Tepotzotlan Tourist Attractions
How to get thereFrom Mexico City by metro line 2 to Tacuba, and from there by bus in about one hour; by car on the MEX 57 northwards, after about 42km/26mi turn off to Tepotzotlán (2km/1.3mi).Tepotzotlán is a pretty little town dating from the colonial period, situated not far from Mexico City.
It was once a centre for spiritual instruction in New Spain. Today its convent houses a highly interesting museum of religious art, while the well-restored church is one of the jewels of Mexican Baroque architecture.HistoryThe Jesuit college of San Martín was founded in 1582 in Tepotzotlán (Náhuatl: "place of the hunch-back"), an old Otomí settlement, and built with the support of Indian caciques, using native labour. It was used for the instruction of the Spanish in the Indian languages of Náhuatl and Otomí and for the religious education of the sons of the Indian élite. In the 17th and 18th c. the convent was considerably enlarged. One of the most important patrons was Pedro Ruiz de Ahumada, who made possible the rebuilding of the church, which was named after Saint Francisco Xavier. It was newly consecrated in 1682, but not completed until 1762. With the expulsion of the Jesuits from New Spain in 1767, the college and its church passed into other hands. After Mexico gained its independence, the Jesuits returned to Tepotzotlán, though with less influence, and they remained there until the secularisation of the convents in 1859. In more recent times the convent and church were placed under the control of the Instituto Nacional de Antropología e Historia. Since 1964 a musuem of religious art has been housed in the former convent and in the church.
The Convent Site at Tepotzotlán dates to the 17th and 18th C. The church façade bears impressive artistry, with sculptures and reliefs. Inside are remarkable carved altars, sculptures, and paintings.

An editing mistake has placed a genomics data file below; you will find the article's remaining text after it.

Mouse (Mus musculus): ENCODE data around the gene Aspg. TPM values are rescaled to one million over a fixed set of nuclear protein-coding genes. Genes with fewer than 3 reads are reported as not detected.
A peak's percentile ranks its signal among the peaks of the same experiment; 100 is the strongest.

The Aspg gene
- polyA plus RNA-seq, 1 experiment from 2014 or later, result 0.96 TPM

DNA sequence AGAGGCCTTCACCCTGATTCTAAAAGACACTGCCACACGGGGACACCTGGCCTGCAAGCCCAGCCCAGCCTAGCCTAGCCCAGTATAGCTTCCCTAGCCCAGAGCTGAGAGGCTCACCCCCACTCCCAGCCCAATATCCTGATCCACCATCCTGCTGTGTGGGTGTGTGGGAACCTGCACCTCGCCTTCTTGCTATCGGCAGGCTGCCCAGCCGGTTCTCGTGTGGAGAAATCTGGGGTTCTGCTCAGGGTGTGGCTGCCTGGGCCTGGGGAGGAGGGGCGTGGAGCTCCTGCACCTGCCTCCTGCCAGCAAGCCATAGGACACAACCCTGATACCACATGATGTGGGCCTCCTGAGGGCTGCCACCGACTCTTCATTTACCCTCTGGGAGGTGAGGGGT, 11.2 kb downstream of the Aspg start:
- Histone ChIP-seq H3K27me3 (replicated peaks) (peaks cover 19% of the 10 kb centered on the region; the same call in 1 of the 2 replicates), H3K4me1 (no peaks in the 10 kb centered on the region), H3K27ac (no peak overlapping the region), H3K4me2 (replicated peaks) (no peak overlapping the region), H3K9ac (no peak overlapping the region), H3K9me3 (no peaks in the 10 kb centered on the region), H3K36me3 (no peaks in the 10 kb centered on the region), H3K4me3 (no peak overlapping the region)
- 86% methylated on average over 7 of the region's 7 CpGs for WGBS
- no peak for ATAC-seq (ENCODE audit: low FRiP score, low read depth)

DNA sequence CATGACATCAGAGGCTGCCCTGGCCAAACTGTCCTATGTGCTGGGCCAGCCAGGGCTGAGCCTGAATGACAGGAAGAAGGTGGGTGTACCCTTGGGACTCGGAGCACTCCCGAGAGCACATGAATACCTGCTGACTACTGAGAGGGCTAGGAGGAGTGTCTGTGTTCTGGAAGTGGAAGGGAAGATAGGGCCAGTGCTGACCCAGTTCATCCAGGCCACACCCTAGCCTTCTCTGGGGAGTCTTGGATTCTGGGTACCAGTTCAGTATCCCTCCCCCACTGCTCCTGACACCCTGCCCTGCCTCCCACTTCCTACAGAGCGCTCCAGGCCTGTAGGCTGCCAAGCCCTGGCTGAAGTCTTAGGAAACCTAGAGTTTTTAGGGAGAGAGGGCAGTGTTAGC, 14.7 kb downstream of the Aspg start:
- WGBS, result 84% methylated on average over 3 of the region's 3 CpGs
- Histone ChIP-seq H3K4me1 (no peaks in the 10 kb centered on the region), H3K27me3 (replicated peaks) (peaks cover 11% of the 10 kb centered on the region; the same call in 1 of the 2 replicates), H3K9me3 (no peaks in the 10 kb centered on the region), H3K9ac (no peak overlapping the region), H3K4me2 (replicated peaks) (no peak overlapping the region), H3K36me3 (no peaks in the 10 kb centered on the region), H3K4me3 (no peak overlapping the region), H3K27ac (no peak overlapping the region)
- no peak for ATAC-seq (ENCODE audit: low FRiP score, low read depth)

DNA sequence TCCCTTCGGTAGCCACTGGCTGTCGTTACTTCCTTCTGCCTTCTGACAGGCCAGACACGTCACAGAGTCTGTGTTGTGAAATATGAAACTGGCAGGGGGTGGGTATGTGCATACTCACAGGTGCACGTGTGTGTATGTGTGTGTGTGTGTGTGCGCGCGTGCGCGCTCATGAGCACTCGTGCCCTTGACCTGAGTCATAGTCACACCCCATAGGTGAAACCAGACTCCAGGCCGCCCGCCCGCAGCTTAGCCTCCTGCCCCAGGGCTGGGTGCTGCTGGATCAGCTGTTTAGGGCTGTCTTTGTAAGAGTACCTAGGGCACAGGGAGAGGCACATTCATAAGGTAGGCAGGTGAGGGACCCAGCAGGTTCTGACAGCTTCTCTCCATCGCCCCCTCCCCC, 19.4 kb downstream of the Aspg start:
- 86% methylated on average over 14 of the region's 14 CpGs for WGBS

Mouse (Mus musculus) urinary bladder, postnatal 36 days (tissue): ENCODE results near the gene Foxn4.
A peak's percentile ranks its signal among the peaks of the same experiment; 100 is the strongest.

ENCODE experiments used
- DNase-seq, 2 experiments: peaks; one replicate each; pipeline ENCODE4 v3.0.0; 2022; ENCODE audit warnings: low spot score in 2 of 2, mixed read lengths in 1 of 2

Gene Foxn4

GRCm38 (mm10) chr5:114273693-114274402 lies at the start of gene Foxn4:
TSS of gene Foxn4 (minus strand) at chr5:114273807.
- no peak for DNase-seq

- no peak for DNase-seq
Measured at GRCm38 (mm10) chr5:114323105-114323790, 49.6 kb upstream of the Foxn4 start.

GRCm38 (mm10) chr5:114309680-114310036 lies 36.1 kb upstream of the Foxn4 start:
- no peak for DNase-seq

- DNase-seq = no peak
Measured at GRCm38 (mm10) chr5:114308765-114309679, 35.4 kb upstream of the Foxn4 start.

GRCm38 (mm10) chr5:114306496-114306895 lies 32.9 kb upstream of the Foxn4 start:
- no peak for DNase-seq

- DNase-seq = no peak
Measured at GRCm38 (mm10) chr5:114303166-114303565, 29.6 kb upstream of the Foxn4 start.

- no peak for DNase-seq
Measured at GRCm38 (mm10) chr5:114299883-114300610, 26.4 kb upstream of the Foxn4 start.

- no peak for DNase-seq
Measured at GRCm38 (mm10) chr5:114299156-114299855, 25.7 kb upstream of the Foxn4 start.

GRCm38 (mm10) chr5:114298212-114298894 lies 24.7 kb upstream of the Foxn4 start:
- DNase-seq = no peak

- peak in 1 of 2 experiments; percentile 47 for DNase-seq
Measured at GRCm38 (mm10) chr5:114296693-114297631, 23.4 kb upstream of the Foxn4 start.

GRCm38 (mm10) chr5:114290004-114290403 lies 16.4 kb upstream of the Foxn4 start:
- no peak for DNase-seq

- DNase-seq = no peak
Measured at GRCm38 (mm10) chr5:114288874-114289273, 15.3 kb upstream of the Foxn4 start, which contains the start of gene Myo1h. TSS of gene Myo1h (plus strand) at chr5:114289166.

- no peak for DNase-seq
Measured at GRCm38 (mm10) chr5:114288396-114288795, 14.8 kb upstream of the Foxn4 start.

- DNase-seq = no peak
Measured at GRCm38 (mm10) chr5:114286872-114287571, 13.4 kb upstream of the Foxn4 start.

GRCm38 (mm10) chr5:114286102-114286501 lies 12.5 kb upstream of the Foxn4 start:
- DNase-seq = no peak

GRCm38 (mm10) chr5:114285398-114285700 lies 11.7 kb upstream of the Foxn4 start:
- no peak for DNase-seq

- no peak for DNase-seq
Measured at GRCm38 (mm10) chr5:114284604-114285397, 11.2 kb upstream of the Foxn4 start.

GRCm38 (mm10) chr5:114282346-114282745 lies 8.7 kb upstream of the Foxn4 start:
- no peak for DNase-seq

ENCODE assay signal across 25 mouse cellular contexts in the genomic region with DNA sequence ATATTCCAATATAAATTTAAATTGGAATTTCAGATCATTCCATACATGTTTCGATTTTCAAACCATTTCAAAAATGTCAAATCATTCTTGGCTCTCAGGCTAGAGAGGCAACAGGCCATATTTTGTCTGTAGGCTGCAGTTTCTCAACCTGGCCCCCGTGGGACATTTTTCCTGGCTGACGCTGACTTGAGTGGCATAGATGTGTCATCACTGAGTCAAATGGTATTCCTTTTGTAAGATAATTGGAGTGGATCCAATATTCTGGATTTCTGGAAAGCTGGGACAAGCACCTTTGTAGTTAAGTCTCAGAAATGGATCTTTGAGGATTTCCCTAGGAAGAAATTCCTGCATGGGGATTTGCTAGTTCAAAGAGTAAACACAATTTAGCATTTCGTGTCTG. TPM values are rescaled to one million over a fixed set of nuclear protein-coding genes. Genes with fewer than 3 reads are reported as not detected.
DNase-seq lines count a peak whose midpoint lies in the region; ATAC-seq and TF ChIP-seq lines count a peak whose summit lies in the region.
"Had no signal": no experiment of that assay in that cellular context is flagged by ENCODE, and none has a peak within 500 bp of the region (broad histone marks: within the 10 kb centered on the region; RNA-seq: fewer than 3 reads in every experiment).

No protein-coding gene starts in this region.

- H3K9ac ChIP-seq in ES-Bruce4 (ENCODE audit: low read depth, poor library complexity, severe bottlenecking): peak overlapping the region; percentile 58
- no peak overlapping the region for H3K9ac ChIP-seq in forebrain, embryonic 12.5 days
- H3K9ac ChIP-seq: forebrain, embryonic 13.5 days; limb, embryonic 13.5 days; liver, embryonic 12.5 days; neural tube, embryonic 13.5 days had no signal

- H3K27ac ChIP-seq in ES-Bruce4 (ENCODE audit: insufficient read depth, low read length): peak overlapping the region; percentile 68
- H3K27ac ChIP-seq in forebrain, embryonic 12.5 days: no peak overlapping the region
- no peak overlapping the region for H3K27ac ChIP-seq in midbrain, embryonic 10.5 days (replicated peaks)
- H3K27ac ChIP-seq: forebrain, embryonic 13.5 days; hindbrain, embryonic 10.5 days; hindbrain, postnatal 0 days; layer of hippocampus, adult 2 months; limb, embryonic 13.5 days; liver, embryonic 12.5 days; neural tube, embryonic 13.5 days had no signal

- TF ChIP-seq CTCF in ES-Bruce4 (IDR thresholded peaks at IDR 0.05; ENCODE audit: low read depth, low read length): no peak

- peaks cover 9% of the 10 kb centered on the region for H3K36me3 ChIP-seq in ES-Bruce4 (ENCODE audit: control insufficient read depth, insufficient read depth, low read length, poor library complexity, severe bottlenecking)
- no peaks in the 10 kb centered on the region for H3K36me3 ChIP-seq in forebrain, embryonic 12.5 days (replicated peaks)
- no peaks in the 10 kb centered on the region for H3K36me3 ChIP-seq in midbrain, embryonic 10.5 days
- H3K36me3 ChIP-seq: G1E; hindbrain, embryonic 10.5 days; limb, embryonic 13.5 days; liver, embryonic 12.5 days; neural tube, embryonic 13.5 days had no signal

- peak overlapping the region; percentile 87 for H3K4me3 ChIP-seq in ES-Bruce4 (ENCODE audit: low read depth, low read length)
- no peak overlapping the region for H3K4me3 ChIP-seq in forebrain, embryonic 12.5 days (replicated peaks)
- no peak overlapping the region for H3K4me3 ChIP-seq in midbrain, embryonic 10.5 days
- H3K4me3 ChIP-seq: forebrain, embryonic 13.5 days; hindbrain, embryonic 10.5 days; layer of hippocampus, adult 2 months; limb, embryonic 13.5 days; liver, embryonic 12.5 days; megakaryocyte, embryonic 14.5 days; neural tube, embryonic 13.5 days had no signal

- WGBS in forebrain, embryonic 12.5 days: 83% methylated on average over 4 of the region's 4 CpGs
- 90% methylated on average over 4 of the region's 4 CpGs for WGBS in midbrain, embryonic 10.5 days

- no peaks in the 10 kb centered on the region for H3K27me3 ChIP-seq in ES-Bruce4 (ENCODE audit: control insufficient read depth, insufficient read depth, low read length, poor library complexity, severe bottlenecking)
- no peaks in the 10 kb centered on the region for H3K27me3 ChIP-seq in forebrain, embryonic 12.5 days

National Museum of the Viceroyship
The building of the former Jesuit college today houses the National Museum of the Viceroyship (Museo Nacional del Virreinato). The Claustro de los Aljibes (Cloister of the Fountains) mainly contains oil paintings of Cristóbal de Villalpando.
Address: Plaza Hidalgo número 99, Tepotzotlán, Mexico 54600, Mexico
Opening hours: 9am-6pm; Tue: 10am-5pm; Closed: Mon
Always closed on: New Year's Day (Jan 1), Christmas - Christian (Dec 25)
Entrance fee in MXN: Adult $20.00
The Cloister of Fountains leads to the Capilla Doméstica (domestic chapel), in the gateway (portería) of which paintings by Miguel Cabrera can be seen. The chapel, dating from the middle of the 17th c., which was later restored, has vaulting with decorations showing the coats of arms of the six most important orders in New Spain. The altar with its sculptures, mirrors and pictures of Jesuit saints, is particularly interesting. To the left is the kneeling figures of the patron Pedro Ruiz de Ahumada.
In the many rooms and corridors of the museum there is a varied sequence of mainly ecclesiastical treasures from the 16th to 19th c. They come from all over the former viceroyship of new Spain and include sculptures, altar panels, and paintings by the most significant artists of the period, as well as furniture, porcelain, weapons and church implements of all kinds. Part of the premises is used regularly for concerts and theatrical performances.
Los Arcos del Sitio
About 27km/17mi in a south-westerly direction via San Miguel Cañadas, we reach Los Arcos del Sitio, an aqueduct on several levels erected in the 18th c. by the Jesuits for the water supply of Tepotzotlán. At 60 m (197 ft) it is the highest in Mexico.